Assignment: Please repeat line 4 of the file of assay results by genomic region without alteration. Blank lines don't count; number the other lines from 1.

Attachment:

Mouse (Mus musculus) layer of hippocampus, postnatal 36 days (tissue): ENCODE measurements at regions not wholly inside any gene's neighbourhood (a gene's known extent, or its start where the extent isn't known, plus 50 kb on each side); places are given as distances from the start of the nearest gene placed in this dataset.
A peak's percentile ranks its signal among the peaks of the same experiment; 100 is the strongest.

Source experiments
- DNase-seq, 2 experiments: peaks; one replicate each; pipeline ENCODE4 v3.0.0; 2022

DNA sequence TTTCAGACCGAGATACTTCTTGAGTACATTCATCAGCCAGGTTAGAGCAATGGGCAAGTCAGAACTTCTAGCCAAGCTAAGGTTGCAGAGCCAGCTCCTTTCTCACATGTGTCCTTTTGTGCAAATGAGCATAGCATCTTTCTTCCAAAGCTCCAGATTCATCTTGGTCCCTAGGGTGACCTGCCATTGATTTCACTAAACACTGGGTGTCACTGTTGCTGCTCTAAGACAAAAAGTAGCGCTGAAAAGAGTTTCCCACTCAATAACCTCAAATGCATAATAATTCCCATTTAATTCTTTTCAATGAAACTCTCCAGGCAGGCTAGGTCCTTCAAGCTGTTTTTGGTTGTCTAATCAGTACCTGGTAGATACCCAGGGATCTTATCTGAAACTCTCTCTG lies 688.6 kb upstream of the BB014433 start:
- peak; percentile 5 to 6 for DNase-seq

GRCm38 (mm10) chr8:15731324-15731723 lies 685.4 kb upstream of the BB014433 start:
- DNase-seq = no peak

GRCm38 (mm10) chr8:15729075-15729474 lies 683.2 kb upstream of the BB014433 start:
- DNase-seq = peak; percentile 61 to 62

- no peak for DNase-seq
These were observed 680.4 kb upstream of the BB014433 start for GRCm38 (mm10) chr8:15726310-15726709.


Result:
- DNase-seq, 2 experiments: peaks; one replicate each; pipeline ENCODE4 v3.0.0; 2022